The closure of Pakistan's airspace in reaction to the Indian Air Force's strike at Jaish-e-Mohammed's Balakot camp across the Line of Control (LoC) on February 26 has affected as many as 350 flights daily and caused massive losses to airlines. And the Maharajah is reportedly among the worst affected.
The beleaguered national carrier has suffered losses of around Rs 300 crore in the past two months as its long haul flights from New Delhi had to be diverted around the Pakistani airspace and, hence take longer to reach destinations in Europe, the Gulf and the US, IANS reported. Air India operates 66 weekly services to Europe and 33 to the US. Longer flights not only translated to higher fuel burn at a time oil prices were already on the boil, but also meant that the aircraft could not be used to generate revenue elsewhere. Moreover, it pushed up airfares significantly.
According to a Reuters calculation, which mapped all 34 flights between Delhi and Amsterdam in both directions, over February 19-26 and April 3-9 - using data from Flightradar24 - the detour added up to two hours to flight time since distances increased by an average 22% over the previous direct path over Pakistan. The Maharajah's Delhi-Washington and Delhi-Chicago flights similarly had to take a southerly detour, compelled to make a stop at Mumbai or Vienna for refuelling and change of crew.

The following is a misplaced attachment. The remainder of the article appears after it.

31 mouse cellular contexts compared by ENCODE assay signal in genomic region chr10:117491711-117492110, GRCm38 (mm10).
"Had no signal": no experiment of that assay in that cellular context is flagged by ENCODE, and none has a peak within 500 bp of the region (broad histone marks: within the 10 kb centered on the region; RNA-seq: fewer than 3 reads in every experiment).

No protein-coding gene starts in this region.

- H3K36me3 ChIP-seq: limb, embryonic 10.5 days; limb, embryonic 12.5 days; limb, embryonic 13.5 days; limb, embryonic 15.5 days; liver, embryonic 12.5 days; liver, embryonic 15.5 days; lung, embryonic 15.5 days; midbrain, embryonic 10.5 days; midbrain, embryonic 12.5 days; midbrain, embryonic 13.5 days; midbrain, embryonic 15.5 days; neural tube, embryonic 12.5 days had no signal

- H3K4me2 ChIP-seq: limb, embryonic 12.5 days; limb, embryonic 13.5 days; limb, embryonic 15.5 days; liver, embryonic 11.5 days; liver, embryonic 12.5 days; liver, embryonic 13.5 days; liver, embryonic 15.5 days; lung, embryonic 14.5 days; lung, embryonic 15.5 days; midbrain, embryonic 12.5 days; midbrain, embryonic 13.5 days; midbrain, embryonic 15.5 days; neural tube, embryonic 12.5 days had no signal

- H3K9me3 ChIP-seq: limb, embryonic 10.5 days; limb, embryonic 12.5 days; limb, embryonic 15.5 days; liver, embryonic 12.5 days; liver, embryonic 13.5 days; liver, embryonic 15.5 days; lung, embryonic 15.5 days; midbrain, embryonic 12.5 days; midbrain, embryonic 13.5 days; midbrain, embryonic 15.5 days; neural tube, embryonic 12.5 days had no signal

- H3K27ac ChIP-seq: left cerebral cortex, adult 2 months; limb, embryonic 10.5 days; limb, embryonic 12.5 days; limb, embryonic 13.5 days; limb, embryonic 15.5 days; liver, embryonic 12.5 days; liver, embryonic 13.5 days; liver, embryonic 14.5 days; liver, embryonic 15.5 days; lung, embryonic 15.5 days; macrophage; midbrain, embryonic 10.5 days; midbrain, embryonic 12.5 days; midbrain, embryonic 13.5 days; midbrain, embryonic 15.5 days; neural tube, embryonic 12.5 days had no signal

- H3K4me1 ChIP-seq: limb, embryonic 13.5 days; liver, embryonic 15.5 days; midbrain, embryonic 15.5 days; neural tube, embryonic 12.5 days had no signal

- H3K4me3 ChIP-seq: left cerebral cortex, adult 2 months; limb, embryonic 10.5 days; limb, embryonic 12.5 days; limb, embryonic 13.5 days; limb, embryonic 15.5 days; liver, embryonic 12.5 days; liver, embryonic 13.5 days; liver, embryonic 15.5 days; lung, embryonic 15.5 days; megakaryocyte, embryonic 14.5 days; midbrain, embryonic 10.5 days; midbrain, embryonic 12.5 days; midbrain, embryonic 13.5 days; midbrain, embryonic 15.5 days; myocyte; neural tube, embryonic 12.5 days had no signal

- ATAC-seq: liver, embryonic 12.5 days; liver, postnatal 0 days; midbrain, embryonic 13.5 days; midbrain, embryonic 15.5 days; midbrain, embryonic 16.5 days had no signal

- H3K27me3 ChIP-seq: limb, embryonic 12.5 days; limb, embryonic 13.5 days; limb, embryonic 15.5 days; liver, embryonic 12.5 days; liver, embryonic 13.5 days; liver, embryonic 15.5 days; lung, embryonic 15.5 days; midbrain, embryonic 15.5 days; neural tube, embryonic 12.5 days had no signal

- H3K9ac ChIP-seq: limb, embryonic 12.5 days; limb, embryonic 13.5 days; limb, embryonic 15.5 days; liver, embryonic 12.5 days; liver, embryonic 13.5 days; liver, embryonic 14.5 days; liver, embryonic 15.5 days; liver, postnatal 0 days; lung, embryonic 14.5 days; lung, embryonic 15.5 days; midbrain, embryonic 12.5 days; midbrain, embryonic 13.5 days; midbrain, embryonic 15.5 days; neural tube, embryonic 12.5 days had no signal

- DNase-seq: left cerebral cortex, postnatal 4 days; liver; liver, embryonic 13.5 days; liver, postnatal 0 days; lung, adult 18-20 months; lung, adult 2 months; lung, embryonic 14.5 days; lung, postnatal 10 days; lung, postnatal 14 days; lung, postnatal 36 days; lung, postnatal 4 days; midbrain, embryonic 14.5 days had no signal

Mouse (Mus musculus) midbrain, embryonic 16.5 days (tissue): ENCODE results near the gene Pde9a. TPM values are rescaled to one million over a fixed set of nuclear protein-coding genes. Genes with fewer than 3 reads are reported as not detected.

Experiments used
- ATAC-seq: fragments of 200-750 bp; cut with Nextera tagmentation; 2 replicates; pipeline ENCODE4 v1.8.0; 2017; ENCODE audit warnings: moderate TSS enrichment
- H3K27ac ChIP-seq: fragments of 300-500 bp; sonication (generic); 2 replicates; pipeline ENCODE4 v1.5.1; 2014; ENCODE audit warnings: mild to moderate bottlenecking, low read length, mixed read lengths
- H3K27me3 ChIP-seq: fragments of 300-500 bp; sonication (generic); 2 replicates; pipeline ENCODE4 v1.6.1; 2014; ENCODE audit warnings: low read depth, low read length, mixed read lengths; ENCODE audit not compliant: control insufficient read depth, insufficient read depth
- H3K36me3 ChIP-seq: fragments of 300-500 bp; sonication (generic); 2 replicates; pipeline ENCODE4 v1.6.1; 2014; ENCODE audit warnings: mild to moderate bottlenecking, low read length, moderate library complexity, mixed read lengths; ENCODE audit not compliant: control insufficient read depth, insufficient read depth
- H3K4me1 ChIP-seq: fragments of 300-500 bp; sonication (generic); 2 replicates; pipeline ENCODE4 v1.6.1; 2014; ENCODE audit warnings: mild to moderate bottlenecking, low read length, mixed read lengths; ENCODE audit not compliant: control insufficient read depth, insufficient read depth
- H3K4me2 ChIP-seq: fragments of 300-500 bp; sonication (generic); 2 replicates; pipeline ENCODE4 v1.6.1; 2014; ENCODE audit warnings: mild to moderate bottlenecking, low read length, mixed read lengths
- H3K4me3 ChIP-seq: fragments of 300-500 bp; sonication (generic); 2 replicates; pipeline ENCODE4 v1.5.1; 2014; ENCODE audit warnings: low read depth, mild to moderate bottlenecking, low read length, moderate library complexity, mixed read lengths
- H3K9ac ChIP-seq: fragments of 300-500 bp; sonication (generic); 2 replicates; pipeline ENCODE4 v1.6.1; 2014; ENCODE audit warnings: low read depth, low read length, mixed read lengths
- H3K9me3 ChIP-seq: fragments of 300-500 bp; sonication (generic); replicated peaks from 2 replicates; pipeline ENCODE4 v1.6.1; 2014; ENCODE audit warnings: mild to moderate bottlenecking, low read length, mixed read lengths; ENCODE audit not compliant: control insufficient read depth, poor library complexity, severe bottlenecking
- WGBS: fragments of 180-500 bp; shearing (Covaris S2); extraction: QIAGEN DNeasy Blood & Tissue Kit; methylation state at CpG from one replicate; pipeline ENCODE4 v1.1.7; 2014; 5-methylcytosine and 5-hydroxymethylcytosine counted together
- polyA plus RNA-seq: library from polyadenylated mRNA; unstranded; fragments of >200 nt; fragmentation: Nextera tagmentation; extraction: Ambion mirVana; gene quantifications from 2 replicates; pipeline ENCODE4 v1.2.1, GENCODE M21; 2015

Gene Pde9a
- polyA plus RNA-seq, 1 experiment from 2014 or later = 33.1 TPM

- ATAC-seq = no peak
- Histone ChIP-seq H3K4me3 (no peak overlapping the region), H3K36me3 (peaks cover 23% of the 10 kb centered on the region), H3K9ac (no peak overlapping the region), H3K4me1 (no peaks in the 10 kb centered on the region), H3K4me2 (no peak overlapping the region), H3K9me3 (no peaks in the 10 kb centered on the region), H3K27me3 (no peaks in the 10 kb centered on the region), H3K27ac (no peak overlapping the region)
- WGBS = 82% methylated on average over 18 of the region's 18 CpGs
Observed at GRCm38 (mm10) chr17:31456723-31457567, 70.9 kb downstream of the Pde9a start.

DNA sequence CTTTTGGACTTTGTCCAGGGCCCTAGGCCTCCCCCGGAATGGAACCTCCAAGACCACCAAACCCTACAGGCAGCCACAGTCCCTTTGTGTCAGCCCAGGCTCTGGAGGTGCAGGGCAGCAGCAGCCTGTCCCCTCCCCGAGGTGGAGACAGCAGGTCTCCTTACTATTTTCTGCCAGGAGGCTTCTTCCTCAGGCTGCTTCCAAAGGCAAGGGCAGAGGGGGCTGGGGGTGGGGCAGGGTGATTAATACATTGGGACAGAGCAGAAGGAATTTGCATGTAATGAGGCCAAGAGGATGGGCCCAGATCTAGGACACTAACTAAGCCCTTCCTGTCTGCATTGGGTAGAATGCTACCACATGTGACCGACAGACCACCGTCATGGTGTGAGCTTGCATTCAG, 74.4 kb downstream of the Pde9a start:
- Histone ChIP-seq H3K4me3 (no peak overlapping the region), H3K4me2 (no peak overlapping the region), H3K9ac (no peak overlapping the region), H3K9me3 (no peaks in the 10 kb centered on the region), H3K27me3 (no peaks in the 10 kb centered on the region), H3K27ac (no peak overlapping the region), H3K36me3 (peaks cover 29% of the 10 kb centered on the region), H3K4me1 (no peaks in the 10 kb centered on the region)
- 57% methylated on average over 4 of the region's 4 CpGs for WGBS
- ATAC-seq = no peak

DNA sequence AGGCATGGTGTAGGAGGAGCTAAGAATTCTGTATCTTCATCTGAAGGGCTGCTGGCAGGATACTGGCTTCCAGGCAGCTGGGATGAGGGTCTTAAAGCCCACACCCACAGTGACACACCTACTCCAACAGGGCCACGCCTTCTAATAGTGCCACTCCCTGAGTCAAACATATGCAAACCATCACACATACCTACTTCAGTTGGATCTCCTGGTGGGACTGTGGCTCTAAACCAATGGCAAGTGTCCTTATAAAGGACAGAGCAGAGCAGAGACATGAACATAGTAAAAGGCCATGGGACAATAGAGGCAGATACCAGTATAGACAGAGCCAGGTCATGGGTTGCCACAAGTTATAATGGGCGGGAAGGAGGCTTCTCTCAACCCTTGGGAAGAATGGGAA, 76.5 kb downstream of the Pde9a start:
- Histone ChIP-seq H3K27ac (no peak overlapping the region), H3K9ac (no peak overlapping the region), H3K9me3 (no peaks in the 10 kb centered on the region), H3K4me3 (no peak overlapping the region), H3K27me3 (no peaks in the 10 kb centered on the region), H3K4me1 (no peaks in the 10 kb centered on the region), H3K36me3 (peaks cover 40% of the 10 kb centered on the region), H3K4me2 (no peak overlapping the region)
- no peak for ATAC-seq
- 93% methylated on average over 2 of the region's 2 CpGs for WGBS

In the bargain, Air India has incurred daily losses to the tune of Rs 6 crore on additional fuel, cabin staff expenses and reduced flights. "The losses on account of payload restriction and cancellation alone are about Rs 2.75 crore per day. The longer flying time has affected the duty hours of cabin staff and pilots," an Air India official told IANS. "Other airlines have an option to pull out services in such situations but as the national carrier we cannot do so." American carrier United, for instance, temporarily suspended its Delhi-Newark flight and is monitoring the situation.
Air India has, therefore, approached the Civil Aviation Ministry to ensure it is compensated for the loss and the matter is reportedly being taken up with those concerned.
The silver lining is that with Pakistan partially reopening its airspace, things have started to improve. On April 6, Pakistan opened one of the 11 routes for west-bound flights and the buzz is that Air India has rerouted some of its US and Europe-bound flights, saving 15 minutes of flight time.
(With agency inputs)